House Speaker John A. Boehner appears to have had enough of outside groups trying to assert their influence on congressional affairs.
At a press conference on Wednesday morning, the typically even-keeled Ohio Republican lashed out against those groups that oppose the bipartisan budget agreement and threaten to bring it down by "scoring" the GOP votes.
"You mean the groups who came out and opposed it before they ever saw it?" Boehner asked a reporter who had just begun to ask him about the growing discontent among influential groups such as Heritage Action for America, Club for Growth and Americans for Prosperity.
"They're using our members, and they're using the American people for their own goals," Boehner went on, his voice growing louder and his tone growing sharper. "This is ridiculous.
"Listen," he said. "If you're for more deficit reduction, you're for this agreement."
House Budget Chairman Paul D. Ryan, R-Wis., leaving the joint GOP leadership press conference, wouldn't elaborate but told a small scrum of reporters he thought it was "strange" that outside groups would begin to weigh in against the deal he negotiated with Senate Budget Chairwoman Patty Murray, D-Wash., before language was ever made public or even finalized.
On the heels of Boehner's remarks, Club for Growth President Chris Chocola e-mailed out a statement in response.
"We stand with Marco Rubio, Ted Cruz, Tom Coburn, Rand Paul, members of the Republican Study Committee and every other fiscal conservative who opposes the Ryan-Murray deal," Chocola said. "After carefully reviewing the budget deal, on which we never commented until it was complete, we determined that it would increase the size of government. We support pro-growth proposals when they are considered by Congress. In our evaluation, this isn't one of those."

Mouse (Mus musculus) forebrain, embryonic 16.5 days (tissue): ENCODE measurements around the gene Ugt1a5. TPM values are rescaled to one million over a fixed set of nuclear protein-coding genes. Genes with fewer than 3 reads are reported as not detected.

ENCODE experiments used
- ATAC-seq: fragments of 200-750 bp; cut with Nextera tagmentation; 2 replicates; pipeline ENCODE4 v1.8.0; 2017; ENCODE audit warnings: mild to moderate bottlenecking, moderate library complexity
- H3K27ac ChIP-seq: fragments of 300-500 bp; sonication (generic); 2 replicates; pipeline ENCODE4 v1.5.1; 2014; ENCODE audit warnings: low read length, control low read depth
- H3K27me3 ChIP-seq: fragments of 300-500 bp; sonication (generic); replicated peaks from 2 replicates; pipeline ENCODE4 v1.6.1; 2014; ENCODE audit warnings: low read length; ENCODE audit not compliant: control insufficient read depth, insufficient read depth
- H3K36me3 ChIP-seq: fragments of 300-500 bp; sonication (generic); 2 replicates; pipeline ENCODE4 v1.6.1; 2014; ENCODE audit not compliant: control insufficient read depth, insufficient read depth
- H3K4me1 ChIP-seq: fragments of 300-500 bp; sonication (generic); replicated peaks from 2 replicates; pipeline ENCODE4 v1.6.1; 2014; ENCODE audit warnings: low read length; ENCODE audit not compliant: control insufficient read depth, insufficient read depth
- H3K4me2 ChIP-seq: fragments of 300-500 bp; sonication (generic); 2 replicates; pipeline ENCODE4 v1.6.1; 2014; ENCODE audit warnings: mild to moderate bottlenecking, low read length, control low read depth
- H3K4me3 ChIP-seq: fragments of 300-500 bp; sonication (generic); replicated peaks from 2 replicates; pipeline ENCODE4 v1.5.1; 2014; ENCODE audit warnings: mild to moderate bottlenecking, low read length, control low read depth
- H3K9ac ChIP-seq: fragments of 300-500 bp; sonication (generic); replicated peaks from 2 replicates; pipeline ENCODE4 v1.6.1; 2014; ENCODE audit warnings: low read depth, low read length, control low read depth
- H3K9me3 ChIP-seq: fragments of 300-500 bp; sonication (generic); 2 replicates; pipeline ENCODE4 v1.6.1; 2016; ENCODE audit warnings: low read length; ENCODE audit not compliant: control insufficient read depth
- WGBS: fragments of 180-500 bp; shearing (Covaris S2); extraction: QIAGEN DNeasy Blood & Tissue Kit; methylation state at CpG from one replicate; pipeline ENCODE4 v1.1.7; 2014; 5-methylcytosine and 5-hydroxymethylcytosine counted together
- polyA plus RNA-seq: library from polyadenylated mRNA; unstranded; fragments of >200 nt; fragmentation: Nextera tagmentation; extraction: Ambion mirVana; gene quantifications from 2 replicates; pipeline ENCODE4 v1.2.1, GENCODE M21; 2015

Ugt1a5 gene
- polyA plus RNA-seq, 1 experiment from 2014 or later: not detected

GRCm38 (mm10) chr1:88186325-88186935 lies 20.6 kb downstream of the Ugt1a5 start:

How members vote on the budget deal, which is expected to hit the floor Thursday, could illustrate the extent to which these groups have a hold on lawmakers. Heritage Action and Club for Growth in particular have stymied Republican leaders' attempts in the past to bring up legislation that, to them, fell low on ideological purity barometers, and Heritage Action in particular spurred House Republicans to demand Democratic concessions on Obamacare as a condition of keeping government running earlier this year.
At Wednesday's closed-door conference meeting, where members had the chance for the first time since the budget agreement was unveiled to voice support or opposition, it appeared there would be little revolt coming from the hard-line rank and file, despite the fact that it doesn't accomplish everything Republicans would like.
"Look, our budget that we passed here in the House, the Republican budget, represents our ultimate goal and our ultimate vision," Ryan said at the Wednesday press conference. "But we understand in this divided government we are not going to get everything we want. So what we want to do is take a step toward that goal."